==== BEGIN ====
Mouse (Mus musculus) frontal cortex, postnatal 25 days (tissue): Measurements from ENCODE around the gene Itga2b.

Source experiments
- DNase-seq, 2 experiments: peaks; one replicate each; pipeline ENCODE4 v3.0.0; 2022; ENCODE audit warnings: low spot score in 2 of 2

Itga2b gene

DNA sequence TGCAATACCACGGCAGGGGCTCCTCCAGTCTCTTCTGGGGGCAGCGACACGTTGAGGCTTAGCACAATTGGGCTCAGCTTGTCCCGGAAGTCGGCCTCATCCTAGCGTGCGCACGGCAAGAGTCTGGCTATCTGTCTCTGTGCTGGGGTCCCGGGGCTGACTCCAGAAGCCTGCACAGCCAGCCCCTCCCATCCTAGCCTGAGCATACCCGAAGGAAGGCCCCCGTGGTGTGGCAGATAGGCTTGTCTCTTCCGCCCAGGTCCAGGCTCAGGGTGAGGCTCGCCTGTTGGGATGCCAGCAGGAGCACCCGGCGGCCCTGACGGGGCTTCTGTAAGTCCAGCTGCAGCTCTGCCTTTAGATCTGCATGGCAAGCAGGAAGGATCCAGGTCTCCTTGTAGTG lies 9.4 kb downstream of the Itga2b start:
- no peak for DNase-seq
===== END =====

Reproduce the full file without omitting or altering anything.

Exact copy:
Mouse (Mus musculus) frontal cortex, postnatal 25 days (tissue): Measurements from ENCODE around the gene Itga2b.

Source experiments
- DNase-seq, 2 experiments: peaks; one replicate each; pipeline ENCODE4 v3.0.0; 2022; ENCODE audit warnings: low spot score in 2 of 2

Itga2b gene

DNA sequence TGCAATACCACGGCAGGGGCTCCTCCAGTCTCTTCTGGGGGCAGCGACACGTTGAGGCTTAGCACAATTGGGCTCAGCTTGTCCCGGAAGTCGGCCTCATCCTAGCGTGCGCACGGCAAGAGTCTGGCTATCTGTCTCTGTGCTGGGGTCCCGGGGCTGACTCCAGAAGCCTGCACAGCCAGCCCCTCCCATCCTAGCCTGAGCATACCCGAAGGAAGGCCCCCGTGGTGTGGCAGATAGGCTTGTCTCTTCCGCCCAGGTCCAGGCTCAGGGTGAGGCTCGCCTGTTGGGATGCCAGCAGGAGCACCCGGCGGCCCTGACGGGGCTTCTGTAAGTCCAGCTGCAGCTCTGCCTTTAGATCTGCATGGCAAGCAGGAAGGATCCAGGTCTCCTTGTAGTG lies 9.4 kb downstream of the Itga2b start:
- no peak for DNase-seq